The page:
China’s decades-long one-child policy is credited with helping China’s economy grow, but many Chinese resent it bitterly, and there already several exceptions to the rule. Now the authorities are studying the possibility of relaxing it for most Chinese.
In many provinces, parents without siblings are already allowed to have more than one child. Other exceptions include ethnic minorities and often couples in rural areas. But now, according to state news agency Xinhua, China’s national health and family planning commission is considering allowing any couple where one parent is an only child to have two children. This would effectively suspend the one-child rule for many more urban couples, the largest group affected by the policy. Some anticipate the reform will be announced in the fall at the National People’s Congress, when key economic reforms are often unveiled.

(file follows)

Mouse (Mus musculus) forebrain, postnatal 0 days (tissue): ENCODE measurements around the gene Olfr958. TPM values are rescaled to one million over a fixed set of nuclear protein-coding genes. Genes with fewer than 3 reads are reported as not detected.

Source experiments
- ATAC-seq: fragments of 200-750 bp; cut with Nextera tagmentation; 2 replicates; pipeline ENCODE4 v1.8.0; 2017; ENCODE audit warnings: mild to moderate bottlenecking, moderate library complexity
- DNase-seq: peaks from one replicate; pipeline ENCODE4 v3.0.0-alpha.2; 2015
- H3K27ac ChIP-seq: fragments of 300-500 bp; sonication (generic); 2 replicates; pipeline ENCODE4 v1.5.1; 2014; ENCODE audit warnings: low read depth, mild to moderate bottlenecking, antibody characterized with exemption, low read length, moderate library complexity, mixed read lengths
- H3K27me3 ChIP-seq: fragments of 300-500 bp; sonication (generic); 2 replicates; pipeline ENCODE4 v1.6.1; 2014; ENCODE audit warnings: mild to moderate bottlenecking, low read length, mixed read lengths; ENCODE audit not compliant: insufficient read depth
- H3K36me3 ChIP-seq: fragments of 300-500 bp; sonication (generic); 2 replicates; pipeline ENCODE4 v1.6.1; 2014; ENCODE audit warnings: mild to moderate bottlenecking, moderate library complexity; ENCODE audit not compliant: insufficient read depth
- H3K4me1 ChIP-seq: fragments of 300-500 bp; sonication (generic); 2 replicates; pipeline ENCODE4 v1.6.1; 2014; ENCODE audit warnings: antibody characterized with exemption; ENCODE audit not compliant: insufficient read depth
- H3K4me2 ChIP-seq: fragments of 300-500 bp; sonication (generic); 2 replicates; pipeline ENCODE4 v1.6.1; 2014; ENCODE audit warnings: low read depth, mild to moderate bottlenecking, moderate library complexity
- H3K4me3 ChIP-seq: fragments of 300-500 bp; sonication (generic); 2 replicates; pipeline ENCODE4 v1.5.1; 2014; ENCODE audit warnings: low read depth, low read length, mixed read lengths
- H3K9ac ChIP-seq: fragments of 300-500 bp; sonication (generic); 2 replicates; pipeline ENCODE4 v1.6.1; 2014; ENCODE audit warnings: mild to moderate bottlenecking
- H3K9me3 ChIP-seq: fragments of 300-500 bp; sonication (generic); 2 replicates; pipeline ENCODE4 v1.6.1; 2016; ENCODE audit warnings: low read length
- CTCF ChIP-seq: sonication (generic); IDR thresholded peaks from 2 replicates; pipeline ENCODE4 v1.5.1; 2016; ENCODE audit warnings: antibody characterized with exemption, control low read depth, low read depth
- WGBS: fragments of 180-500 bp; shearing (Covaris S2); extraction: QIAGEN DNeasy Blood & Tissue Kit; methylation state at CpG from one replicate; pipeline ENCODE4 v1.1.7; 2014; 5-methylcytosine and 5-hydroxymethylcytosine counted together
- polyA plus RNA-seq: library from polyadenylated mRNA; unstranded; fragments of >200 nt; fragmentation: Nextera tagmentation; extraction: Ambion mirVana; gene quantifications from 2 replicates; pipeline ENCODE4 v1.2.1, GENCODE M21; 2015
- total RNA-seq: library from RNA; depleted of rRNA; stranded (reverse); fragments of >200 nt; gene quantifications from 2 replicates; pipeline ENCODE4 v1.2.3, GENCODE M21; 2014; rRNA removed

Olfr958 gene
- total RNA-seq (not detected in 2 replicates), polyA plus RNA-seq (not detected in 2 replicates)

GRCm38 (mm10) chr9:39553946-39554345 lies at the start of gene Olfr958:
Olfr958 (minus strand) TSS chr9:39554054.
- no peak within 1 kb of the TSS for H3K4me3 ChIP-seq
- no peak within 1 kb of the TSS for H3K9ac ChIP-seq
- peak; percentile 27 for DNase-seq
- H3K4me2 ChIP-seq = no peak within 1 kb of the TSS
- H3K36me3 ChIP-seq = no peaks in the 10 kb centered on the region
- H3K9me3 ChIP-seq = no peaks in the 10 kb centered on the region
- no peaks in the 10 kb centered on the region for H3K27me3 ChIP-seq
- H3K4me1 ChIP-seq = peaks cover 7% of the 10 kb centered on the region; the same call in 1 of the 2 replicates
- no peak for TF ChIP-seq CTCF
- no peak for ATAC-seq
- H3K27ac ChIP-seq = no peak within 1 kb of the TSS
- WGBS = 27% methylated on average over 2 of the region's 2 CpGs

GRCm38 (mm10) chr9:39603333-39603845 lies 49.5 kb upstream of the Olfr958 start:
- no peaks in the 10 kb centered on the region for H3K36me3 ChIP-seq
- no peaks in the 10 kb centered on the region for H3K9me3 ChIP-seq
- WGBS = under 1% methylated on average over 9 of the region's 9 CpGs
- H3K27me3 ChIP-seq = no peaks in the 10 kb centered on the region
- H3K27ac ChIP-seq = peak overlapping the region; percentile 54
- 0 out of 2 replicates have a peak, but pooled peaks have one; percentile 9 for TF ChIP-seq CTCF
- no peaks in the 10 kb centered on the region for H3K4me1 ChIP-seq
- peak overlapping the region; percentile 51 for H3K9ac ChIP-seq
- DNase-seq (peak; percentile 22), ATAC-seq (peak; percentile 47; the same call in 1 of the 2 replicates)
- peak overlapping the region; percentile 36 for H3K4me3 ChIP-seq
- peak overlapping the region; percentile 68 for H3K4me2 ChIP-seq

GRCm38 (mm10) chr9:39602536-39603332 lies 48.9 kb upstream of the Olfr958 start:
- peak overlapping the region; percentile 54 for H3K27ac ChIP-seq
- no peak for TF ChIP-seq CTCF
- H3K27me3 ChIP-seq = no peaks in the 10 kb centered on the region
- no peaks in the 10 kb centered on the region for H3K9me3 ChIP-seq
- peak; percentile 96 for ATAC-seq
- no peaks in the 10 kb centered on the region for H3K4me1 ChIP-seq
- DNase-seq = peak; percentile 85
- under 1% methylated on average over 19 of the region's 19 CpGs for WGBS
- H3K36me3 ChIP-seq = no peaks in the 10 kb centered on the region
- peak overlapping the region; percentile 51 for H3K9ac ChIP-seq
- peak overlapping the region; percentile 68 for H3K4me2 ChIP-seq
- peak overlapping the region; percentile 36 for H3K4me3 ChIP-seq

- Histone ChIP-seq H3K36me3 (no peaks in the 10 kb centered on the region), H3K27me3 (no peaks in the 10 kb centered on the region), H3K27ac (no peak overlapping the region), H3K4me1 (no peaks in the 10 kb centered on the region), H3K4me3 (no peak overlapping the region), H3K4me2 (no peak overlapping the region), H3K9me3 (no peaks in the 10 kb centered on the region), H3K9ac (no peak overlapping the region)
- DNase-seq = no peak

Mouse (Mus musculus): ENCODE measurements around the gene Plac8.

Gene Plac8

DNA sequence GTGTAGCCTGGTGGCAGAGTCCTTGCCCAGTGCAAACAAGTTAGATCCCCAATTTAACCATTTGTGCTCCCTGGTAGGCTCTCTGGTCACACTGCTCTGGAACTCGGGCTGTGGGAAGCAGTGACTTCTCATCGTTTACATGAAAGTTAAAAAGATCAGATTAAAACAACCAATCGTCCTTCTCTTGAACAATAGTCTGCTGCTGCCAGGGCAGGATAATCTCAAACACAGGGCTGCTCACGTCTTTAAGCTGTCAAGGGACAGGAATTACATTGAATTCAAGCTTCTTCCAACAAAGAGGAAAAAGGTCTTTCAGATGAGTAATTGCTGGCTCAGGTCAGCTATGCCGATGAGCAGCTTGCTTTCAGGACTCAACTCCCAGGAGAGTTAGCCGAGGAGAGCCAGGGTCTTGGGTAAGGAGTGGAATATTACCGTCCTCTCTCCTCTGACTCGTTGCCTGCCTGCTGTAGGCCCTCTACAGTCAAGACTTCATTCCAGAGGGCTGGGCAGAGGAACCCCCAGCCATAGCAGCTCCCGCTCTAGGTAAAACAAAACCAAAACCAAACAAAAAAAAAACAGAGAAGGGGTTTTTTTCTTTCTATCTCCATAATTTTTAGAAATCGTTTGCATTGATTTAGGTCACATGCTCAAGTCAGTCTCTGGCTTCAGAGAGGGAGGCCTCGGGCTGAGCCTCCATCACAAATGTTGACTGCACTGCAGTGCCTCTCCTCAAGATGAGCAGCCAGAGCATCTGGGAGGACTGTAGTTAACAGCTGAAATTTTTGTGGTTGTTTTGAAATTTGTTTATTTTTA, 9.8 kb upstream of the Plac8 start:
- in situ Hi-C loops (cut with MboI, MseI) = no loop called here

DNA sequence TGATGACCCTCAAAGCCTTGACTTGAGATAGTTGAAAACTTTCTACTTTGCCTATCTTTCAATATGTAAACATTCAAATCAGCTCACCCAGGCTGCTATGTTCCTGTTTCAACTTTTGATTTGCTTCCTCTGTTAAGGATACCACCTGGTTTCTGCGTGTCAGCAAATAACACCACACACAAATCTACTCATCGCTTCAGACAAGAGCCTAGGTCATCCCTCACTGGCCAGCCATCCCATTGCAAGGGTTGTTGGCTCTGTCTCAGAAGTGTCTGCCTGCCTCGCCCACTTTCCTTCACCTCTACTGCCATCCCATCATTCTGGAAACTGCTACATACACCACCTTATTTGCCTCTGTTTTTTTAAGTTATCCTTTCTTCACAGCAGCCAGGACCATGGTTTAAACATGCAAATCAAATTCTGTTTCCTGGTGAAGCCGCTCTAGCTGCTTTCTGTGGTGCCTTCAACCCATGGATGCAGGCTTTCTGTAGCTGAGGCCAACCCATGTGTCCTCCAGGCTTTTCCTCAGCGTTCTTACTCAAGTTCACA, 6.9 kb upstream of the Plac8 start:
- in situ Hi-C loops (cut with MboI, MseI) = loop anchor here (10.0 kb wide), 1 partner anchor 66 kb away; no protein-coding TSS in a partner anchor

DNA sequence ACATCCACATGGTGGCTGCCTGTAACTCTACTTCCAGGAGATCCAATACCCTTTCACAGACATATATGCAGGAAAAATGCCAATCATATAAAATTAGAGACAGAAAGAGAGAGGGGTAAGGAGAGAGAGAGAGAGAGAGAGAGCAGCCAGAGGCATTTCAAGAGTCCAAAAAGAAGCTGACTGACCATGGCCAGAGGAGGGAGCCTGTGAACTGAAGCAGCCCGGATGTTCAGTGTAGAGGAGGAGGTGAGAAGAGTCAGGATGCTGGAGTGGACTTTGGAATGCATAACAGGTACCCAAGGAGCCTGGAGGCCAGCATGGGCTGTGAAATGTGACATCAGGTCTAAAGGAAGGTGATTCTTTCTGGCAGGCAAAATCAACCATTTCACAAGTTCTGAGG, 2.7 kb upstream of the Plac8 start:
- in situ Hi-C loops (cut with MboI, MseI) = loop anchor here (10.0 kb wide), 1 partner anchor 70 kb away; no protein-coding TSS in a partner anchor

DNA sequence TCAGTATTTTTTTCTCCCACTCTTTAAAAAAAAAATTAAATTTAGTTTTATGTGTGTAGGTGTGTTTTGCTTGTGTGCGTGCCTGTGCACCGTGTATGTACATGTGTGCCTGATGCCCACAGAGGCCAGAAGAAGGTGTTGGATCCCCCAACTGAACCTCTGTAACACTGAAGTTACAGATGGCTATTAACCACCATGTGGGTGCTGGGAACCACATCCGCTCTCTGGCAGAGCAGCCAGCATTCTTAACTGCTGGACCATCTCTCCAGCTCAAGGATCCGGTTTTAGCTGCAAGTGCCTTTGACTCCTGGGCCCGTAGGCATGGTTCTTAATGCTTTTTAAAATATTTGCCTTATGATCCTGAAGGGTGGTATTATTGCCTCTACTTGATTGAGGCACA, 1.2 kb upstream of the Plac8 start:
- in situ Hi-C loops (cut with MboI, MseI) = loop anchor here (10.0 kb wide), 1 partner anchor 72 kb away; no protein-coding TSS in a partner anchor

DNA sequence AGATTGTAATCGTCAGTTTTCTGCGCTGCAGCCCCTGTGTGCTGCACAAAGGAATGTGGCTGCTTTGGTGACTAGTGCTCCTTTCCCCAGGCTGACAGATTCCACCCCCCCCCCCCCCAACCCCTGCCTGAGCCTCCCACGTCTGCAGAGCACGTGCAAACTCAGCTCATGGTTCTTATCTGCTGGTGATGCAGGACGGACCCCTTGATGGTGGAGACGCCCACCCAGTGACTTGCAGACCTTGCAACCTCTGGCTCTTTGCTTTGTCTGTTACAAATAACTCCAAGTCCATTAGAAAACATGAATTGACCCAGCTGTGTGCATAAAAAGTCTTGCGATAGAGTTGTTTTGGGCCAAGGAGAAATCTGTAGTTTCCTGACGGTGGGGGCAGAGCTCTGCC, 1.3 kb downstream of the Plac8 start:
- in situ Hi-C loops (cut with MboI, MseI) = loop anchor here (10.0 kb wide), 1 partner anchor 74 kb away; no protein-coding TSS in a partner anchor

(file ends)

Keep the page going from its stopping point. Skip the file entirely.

Chinese media report (link in Chinese) that authorities are also considering allowing all couples to have two children after 2015. If that happens, China’s population would increase by an estimated 9.5 million more babies (link in Chinese) each year over the first five years, according to Bank of America Merrill Lynch in a note over the weekend. Over the course of 30 years, the Chinese government says the policy has prevented 400 million births that would have been. So what would more babies mean for the economy?